Posts Tagged ‘strike’

A Busy 10th October – 2014

Sunday, October 10th, 2021

Solidarity for Care UK Strikers

NSSN, TUSC and Southwark Unison protested at the Care UK offices in Southwark during the nation-wide day of solidarity with Doncaster Care UK workers who had been on strike for 81 days after huge cuts in pay and services by a private equity company taking over a part of the NHS, part of the continuing largely hidden privatisation of our NHS.

This protest was one of many around the country outside offices of Care UK and Bridgepoint, the private equity firm that owns Care UK, as well as at shops including branches of Fat Face and Pret a Manger also owned by Bridgepoint. As I wrote:

Their strike is not just about their own cuts in wages, but a stand against the principles involved and the whole idea of a values-based health service. The workers at Care UK are no longer able to proudly address the needs of those with learning disorders in their own community, but are simply required to meet minimum needs at the lowest possible cost – and the greatest profit to Bridgepoint and the company to which they will be sold on once the private equity company has slimmed services and pay to the bone.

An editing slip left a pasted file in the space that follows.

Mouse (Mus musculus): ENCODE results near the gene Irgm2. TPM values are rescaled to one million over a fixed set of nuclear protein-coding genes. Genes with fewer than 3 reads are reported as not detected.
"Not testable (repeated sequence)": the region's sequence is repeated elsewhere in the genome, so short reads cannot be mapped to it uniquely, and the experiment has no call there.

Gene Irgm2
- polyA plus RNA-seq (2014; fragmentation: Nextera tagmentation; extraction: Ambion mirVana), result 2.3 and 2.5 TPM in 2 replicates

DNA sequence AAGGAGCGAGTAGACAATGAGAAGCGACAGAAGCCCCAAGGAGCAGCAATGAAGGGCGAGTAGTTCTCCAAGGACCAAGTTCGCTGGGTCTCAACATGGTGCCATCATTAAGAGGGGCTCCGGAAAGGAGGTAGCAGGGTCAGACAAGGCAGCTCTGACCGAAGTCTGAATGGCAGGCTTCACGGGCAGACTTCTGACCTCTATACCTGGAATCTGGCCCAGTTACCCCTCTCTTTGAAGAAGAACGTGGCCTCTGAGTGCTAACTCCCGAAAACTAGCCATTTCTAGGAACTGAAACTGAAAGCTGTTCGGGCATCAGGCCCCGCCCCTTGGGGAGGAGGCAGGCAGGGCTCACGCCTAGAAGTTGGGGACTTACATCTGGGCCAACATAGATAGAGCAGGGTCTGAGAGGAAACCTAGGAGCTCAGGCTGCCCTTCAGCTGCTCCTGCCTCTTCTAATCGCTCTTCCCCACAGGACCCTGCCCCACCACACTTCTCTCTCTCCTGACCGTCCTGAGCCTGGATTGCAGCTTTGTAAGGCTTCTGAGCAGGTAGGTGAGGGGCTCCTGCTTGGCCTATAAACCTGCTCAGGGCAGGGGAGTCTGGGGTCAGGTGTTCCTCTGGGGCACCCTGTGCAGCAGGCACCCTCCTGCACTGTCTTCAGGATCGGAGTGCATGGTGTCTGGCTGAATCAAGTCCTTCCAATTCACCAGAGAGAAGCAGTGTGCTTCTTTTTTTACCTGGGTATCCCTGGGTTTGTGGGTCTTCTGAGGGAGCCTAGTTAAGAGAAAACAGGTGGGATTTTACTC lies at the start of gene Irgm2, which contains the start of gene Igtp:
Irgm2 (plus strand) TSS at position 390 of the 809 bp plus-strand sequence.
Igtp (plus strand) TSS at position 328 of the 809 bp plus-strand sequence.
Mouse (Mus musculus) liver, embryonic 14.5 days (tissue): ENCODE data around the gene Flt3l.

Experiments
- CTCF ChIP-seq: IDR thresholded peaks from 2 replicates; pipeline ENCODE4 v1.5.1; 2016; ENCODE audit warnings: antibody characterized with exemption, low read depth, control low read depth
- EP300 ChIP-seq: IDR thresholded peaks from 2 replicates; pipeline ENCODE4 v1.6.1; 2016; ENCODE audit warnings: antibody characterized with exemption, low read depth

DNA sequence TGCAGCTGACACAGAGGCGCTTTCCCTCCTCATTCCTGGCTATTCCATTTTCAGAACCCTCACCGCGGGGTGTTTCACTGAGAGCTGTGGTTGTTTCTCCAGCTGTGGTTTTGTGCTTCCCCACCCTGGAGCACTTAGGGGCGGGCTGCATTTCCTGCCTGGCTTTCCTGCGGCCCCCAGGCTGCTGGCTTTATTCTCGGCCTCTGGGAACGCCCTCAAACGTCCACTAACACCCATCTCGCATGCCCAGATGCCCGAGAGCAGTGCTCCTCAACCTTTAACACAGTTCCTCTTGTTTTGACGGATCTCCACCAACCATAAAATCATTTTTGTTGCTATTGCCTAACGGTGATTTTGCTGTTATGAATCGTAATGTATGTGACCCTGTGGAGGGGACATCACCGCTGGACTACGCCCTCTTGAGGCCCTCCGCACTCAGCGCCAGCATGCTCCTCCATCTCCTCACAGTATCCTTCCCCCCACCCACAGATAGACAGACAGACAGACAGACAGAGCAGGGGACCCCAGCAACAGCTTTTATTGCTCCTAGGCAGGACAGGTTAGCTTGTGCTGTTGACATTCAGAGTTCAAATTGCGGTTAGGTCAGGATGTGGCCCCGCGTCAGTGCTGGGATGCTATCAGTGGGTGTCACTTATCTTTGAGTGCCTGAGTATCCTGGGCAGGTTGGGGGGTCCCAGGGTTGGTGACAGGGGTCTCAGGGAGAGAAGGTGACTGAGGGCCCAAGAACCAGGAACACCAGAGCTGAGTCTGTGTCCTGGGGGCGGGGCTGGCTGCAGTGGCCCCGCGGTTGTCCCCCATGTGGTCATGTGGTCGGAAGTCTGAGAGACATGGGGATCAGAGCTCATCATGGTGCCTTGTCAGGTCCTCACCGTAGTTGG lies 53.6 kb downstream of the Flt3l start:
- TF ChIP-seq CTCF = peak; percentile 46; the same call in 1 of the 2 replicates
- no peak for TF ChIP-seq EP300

Solidarity for Care UK Strikers

Free Ghoncheh Ghavami – SOAS action

Protesters at outside SOAS called for the release of former SOAS Law student Ghoncheh Ghavami, held in prison for 104 days and on hunger strike for 10 days after being detained in Iran with other women after she went to watch a volleyball match. Among those who spoke at the protest was Ghavami’s brother.

According to Wikipedia, “Ghavami was released on bail on 23 November 2014. She was sentenced to a one-year jail term and a two-year travel ban.”

Free Ghoncheh Ghavami – SOAS action

City Panoramas

I had a little time to spare between events and took a short walk in the City, including along one of the remaining areas of ‘highwalk’ at the southwest of the Barbican site, part of the post-war plan to segregate pedestrians from traffic.